The West Country

The West Country is an unofficial name for southwest region of England although Cornwall is a distinct entity in its own right and one of the modern-day Celtic nations. Its main draws for travellers are its countryside and coastlines, but it is home to several cities as well.


The following counties are generally considered to form the West Country:

The Isles of Scilly

Cities and towns


  • Bath (Somerset)
  • Bristol
  • Exeter (Devon)
  • Gloucester (Gloucestershire)
  • Plymouth (Devon)
  • Salisbury (Wiltshire)
  • Truro (Cornwall)


  • Bournemouth (Dorset)
  • Penzance (Cornwall)
  • Swindon (Wiltshire)
  • Torquay (Devon)
  • Weymouth (Dorset)

Other destinations

  • Stonehenge - the most famous prehistoric standing stones in the world and a World Heritage site
  • The Forest of Dean - the "Queen of Forests" and one of England's few remaining ancient forests
  • Dartmoor and Exmoor National Parks
  • Isles of Scilly - a glorious set of islands out in Atlantic Ocean off Cornwall, one of Britain's best kept secrets.
  • Land's End - where Cornwall tumbles into the Atlantic
  • Lundy - a rugged and very scenic island off the North Devon coast.
  • Exmoor - the rolling bare moors of West Somerset and North Devon meet the Bristol Channel at the hog back cliffs of the West Country's highest coastline, peaking at the 1043 ft Great Hangman.
  • The White Horses of Wiltshire - white horses created by removing the grass on hills to reveal the white chalk underneath, most a few hundred years old although the Uffington White Horse is at least 3,000 years old.
  • The Jurassic Coast in Dorset and East Devon - designated a World Heritage site
  • Bideford Bay - like its neighbours in North Cornwall and the Gower Peninsula (across the Bristol Channel in Wales), Britain's premier Atlantic coast surf zone, with beaches such as Woolacombe, Croyde, Staunton and Westward Ho!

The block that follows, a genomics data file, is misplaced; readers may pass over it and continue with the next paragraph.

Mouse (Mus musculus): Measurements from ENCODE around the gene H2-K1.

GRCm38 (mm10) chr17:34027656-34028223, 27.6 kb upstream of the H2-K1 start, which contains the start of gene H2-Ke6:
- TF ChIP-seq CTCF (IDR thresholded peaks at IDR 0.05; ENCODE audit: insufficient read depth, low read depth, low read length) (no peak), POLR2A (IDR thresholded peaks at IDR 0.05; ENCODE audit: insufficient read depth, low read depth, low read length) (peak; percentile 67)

The exact boundary of the West Country is unclear, which is often a source of heated debate between the different counties, many of which have strong identities. However, a good definition of the West Country is the coastline directly south of Wales across the Bristol Channel (on a clear day Wales can be seen from most of Somerset, North Devon and even the Bude area around Cornwall), which is Somerset, North Devon and North Cornwall, and the coastline directly north of Brittany and Normandy (South Cornwall, South Devon and West Dorset).

What can be said is that it is an area that shares many interesting cultural similarities. Most noticeably the dialect; in the West Country, valleys are called combes or nants and plimsolls are called daps or dappers (like its neighbour in Wales).

Rhe West Country historically had strong immediate trading links with Wales, Brittany, Ireland and the Basque Country, and it shares many similarities with these areas (cider production, pastry snacks, a love of fish dinners, smuggling, wrecking).

West Country dialects can vary but share many similarities, most noticeably the rhotic pronunciation (the R in words like "bar" and "pork" is pronounced) and 'drawled' manner of speech, often stereotyped as rural or pirate speech. They can also be found in neighbouring counties, but they are more uncommon due to the influence of large population shifts out of London.

West Country people are often portrayed as warm, welcoming, forgiving and easygoing folk, and certainly, that reputation has helped enhance the tourist industry. Other aspects of the culture include an almost religious obsession with rough farm produced scrumpy cider. Many folk songs about the juice of the apple are widely known and will be readily preformed by the locals.

West Country people are often portrayed in the British media as simple country folk, but be aware that people are not comfortable with this London centric view and might well find such comparisons extremely offensive .